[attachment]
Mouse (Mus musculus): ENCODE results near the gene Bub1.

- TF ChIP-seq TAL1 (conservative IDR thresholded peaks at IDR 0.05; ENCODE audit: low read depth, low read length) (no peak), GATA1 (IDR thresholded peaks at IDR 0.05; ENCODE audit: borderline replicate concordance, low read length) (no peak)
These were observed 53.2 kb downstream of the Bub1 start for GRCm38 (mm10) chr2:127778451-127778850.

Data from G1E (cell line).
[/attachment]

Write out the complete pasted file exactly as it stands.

Mouse (Mus musculus): ENCODE results near the gene Bub1.

- TF ChIP-seq TAL1 (conservative IDR thresholded peaks at IDR 0.05; ENCODE audit: low read depth, low read length) (no peak), GATA1 (IDR thresholded peaks at IDR 0.05; ENCODE audit: borderline replicate concordance, low read length) (no peak)
These were observed 53.2 kb downstream of the Bub1 start for GRCm38 (mm10) chr2:127778451-127778850.

Data from G1E (cell line).